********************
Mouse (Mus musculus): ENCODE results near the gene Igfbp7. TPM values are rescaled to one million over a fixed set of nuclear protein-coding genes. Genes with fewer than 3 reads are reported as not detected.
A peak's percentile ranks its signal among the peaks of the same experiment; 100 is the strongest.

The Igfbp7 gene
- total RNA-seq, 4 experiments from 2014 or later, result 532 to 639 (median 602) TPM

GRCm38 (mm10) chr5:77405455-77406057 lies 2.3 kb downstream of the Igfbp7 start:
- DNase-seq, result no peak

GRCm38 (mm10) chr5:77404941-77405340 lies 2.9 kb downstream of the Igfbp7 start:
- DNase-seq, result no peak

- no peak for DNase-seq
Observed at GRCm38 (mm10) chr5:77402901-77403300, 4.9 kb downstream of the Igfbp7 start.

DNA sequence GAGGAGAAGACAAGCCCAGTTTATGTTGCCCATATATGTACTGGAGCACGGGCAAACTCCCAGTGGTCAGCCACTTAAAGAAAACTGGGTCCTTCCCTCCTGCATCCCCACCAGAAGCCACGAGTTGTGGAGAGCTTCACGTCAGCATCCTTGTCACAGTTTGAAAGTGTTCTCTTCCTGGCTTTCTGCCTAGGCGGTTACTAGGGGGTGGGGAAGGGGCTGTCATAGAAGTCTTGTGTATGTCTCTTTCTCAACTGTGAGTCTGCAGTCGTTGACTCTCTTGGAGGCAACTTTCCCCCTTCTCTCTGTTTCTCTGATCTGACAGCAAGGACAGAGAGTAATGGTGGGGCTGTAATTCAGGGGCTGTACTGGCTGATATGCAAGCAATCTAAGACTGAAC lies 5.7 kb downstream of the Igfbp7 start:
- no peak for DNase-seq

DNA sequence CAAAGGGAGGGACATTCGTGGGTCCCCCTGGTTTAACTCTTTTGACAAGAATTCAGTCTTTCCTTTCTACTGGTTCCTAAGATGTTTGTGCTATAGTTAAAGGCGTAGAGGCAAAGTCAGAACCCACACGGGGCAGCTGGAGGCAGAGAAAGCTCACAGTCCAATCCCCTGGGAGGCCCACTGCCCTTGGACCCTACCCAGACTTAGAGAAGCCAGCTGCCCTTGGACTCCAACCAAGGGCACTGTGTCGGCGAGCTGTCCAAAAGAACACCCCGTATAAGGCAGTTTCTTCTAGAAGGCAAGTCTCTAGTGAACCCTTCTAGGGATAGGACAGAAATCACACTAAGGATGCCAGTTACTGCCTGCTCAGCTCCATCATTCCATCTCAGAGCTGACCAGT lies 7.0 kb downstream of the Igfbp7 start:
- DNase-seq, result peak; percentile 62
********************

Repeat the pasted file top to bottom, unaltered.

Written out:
Mouse (Mus musculus): ENCODE results near the gene Igfbp7. TPM values are rescaled to one million over a fixed set of nuclear protein-coding genes. Genes with fewer than 3 reads are reported as not detected.
A peak's percentile ranks its signal among the peaks of the same experiment; 100 is the strongest.

The Igfbp7 gene
- total RNA-seq, 4 experiments from 2014 or later, result 532 to 639 (median 602) TPM

GRCm38 (mm10) chr5:77405455-77406057 lies 2.3 kb downstream of the Igfbp7 start:
- DNase-seq, result no peak

GRCm38 (mm10) chr5:77404941-77405340 lies 2.9 kb downstream of the Igfbp7 start:
- DNase-seq, result no peak

- no peak for DNase-seq
Observed at GRCm38 (mm10) chr5:77402901-77403300, 4.9 kb downstream of the Igfbp7 start.

DNA sequence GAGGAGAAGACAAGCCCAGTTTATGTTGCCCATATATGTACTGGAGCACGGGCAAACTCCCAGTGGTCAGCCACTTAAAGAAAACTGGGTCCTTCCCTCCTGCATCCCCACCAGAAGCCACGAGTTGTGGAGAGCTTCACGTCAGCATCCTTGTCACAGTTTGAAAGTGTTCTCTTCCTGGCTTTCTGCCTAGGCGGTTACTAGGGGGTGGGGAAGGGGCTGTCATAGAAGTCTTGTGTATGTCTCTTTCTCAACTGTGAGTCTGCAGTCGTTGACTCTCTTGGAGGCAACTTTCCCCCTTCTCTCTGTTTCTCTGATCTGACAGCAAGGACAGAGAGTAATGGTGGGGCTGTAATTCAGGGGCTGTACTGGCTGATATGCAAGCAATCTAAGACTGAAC lies 5.7 kb downstream of the Igfbp7 start:
- no peak for DNase-seq

DNA sequence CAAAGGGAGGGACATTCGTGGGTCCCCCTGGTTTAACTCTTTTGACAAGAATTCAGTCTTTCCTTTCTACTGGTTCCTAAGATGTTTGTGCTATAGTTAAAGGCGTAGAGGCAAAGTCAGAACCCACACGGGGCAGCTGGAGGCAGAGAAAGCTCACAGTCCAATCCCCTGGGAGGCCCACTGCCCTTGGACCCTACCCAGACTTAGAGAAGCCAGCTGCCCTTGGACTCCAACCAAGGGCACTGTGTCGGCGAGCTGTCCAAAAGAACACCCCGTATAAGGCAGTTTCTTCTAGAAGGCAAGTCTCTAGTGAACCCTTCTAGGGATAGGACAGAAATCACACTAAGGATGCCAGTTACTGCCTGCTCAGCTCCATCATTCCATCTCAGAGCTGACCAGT lies 7.0 kb downstream of the Igfbp7 start:
- DNase-seq, result peak; percentile 62